I often wonder if I were from a different era would I have chosen to become a Nurse. To be honest, becoming a Nurse wasn't really on my radar while attending High School. When it came time to apply to colleges and universities I was clueless as to which career path I wanted to take. A good friend from High Shool had decided she was going to apply to Nursing school. So I said to myself, " What the heck, I 'll apply too. At least we could sit together if we both got accepted." Fast forward 13 years and I've been a Registered Nurse for 9 years. She dropped out after the first semester. (Nursing is definately not for everyone)
This morning I woke up and checked my Facebook account. One of my nursing colleages had posted this to her status in honour of National Nurses Week.
♥Right now there is a nurse helping a woman become a mom, a nurse holding the hand of a dying man, a nurse inserting an IV in a child, a nurse listening to an alzheimers patient tell a story of long ago, a nurse missing their family while caring for yours. In the minute it took you to read this, nurses all over the world are touching lives. Thank a nurse! HAPPY NURSES WEEK May (6-12) to all my fellow nurses!!!♥
I consider it a privilege to be reponsible for all these different duties. I take great interest in studying the different roles and duties of a Nurse over the last century. Many people are not aware of the many advances in Nursing over the past 100 years. From basic bedside care and applying leeches to a myriad of contributions. Modern day Nurses are responsible for guiding patients through the complexities of the health care system, shaping policies that protect people from disease and promote health, advocating for patient safety and quality of care and driving important innovations in research.
I would love to share with you some of many changes seen in the Nursing profession over the past 100 years. I think it will give you a better understanding as to how much the profession has evolved.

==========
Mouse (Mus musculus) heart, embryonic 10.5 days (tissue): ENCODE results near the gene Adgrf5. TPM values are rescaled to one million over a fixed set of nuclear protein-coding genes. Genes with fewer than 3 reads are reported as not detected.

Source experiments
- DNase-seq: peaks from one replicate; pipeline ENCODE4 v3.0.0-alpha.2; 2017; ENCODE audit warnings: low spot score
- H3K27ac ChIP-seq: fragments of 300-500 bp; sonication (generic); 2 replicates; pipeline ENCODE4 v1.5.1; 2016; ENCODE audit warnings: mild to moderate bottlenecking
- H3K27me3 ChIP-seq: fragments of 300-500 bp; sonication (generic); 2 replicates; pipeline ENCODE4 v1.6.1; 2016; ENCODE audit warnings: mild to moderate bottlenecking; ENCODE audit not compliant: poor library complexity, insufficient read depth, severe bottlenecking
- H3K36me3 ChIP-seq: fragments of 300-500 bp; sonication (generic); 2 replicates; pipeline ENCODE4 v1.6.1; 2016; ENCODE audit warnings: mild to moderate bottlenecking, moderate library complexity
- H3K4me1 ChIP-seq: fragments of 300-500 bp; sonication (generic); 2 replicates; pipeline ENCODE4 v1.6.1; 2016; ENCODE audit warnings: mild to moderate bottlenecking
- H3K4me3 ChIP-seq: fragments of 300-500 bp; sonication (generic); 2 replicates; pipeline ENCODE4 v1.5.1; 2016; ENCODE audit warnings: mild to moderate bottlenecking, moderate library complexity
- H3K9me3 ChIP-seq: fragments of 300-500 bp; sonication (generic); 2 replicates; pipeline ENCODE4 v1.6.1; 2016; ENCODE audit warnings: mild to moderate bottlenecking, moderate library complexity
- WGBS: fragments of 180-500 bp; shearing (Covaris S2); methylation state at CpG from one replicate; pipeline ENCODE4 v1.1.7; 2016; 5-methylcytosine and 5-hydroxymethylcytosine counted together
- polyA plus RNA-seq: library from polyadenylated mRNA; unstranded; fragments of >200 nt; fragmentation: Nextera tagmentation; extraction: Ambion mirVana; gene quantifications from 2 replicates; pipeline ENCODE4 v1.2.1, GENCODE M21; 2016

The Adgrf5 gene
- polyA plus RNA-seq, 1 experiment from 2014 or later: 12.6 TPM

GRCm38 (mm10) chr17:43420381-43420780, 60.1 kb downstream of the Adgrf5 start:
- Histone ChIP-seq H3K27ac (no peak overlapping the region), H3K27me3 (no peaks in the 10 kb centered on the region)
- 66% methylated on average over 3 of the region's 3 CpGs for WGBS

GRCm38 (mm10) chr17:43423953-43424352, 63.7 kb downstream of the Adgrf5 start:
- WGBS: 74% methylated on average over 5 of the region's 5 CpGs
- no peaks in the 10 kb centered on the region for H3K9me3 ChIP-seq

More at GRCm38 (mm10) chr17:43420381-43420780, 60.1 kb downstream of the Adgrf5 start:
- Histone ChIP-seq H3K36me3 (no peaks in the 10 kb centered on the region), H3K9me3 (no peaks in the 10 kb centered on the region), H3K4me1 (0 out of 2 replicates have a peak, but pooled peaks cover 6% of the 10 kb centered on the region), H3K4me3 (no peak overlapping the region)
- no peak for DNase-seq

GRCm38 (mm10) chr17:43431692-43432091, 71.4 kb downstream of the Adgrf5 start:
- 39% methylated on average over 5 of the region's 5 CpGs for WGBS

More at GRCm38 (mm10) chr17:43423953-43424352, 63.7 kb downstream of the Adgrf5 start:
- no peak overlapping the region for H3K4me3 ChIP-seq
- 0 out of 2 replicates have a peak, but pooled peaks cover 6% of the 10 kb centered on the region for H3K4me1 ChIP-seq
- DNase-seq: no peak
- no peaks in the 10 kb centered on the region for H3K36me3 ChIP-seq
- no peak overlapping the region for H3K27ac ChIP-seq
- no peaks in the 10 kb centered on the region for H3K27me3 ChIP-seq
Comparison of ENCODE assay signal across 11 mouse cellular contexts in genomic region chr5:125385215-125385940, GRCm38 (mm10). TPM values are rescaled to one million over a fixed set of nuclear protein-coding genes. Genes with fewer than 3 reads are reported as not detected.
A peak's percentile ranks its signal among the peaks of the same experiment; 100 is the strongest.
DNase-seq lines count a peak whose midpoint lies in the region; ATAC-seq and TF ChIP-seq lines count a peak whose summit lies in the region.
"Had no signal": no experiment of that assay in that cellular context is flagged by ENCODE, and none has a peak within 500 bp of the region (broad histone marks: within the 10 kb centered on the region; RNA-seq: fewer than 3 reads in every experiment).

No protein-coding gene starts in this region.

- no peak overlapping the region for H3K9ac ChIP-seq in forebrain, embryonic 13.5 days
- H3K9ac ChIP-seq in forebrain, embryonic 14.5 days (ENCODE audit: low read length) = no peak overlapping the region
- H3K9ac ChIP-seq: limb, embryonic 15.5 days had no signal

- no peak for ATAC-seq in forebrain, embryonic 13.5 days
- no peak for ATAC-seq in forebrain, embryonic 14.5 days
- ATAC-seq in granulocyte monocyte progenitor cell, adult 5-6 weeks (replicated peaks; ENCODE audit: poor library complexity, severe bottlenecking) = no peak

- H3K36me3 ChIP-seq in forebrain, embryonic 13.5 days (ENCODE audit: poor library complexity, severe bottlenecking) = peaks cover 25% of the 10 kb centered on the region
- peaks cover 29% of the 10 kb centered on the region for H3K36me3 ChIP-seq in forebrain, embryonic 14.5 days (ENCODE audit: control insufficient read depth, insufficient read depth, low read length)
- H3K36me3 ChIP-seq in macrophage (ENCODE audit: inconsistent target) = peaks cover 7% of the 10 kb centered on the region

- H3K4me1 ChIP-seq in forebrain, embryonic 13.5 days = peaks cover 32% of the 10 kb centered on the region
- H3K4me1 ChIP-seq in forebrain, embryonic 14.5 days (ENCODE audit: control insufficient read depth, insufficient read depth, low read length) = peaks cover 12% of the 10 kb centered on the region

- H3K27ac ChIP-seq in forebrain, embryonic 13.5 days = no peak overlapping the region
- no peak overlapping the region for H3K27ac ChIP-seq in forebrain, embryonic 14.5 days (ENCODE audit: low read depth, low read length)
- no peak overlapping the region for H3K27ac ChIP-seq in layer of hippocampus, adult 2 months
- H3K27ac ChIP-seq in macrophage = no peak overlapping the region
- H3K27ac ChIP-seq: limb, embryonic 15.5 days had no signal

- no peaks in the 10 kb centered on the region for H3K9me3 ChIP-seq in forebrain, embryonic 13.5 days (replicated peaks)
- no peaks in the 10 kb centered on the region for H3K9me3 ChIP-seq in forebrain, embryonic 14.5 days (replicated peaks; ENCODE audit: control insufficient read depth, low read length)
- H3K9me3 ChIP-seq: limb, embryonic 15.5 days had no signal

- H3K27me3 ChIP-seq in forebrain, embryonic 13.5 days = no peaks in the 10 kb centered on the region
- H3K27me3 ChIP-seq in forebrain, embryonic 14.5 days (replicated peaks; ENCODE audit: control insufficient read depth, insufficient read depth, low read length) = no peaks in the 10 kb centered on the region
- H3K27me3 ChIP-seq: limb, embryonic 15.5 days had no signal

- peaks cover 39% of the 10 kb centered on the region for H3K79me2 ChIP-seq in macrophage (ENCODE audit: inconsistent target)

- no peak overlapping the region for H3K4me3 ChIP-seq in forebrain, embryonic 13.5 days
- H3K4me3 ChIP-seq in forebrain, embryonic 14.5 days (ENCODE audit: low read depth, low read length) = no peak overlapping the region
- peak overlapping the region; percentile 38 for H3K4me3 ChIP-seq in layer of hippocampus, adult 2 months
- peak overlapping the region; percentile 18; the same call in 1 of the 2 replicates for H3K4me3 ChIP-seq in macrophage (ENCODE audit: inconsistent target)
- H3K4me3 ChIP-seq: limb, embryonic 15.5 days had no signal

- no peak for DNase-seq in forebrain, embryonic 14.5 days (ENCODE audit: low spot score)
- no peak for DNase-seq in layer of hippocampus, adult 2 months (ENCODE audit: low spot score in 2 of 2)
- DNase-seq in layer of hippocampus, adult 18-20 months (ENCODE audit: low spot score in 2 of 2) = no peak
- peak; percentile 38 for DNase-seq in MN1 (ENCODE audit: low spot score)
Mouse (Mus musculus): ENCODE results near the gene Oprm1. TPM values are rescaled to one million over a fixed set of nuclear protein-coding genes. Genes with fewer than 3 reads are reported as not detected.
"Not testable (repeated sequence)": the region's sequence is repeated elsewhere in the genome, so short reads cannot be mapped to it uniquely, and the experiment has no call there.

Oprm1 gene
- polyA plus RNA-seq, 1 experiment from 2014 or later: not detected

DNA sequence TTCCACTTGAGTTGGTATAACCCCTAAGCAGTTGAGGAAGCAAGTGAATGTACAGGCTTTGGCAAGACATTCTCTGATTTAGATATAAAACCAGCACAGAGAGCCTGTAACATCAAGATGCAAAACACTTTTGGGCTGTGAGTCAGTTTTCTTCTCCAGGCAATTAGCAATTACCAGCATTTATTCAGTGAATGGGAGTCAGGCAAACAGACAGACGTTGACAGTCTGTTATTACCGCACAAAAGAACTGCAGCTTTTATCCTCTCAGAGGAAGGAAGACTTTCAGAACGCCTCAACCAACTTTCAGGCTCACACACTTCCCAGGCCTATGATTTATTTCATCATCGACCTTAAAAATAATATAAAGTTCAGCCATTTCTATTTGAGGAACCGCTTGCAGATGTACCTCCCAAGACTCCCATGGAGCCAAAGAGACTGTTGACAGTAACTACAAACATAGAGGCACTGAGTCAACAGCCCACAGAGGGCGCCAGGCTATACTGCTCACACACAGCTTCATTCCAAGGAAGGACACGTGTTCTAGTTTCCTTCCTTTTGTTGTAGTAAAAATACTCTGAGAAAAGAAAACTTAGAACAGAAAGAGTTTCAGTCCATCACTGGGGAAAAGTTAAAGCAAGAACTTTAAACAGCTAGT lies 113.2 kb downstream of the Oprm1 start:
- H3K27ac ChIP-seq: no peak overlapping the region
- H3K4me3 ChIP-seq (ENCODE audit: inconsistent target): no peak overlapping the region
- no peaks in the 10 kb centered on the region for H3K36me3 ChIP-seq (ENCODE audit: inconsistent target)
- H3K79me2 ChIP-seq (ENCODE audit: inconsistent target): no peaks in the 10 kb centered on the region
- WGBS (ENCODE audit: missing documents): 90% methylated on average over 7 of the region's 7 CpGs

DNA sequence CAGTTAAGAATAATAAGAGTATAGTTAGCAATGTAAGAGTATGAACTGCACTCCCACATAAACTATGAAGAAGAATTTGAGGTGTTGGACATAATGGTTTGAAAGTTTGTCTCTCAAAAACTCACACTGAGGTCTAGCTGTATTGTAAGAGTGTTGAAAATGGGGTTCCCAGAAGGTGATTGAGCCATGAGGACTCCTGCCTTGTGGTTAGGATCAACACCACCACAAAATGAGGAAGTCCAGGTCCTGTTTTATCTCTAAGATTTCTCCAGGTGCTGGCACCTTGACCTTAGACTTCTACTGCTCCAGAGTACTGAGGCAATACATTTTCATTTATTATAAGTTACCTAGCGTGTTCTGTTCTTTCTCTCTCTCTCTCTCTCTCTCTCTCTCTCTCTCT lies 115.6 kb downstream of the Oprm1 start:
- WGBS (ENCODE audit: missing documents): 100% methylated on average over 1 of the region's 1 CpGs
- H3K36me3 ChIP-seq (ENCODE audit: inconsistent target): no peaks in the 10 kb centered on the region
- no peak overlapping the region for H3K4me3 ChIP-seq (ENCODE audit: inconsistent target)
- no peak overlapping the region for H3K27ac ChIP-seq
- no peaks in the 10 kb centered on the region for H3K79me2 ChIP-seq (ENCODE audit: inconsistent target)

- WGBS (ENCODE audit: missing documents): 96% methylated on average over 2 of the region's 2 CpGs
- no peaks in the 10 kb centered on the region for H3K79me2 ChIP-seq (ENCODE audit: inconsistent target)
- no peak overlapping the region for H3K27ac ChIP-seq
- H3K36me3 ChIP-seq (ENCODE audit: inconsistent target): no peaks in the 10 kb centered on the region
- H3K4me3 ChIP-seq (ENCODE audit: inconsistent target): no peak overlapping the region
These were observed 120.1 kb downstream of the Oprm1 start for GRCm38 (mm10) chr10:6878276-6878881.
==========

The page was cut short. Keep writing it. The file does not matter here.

1900's Nursing Duties
At the turn of the century nurses would have spent much of their time sterilizing equipment and applying leeches. She (I say "she" because the professsion at this time was exlusively women) had to make and stock thousands of sponges, wipes and bandages. She prepares all the water that would be used by boiling and filtering it three times. Then she bottled it; she sterilizes sutures and ligatures; keeps the instruments bright and clean; and is responsible for the perfect cleanliness of the operating room. Her role revolved mainly around houskeeping duties. Her wage was about $5/week-barely enough to live on.
1920's Nursing Duties
A nurses duties evolved from mostly private homecare and housekeeping duties to caregiving responsiblities. Giving baths, inserting catheters, administering enemas and medications, dressing wounds and sores, and generally monitoring patients’ appearance.
Even though the role of the nurse changed the wage was still very low, averaging about 50 cents/hour.
At this time hospitals were no longer being reserved for the indigent and dying but they were becoming mainstream institutes for the middle class to seek treatment and childbirth assistance. This added to the need for additional nurses.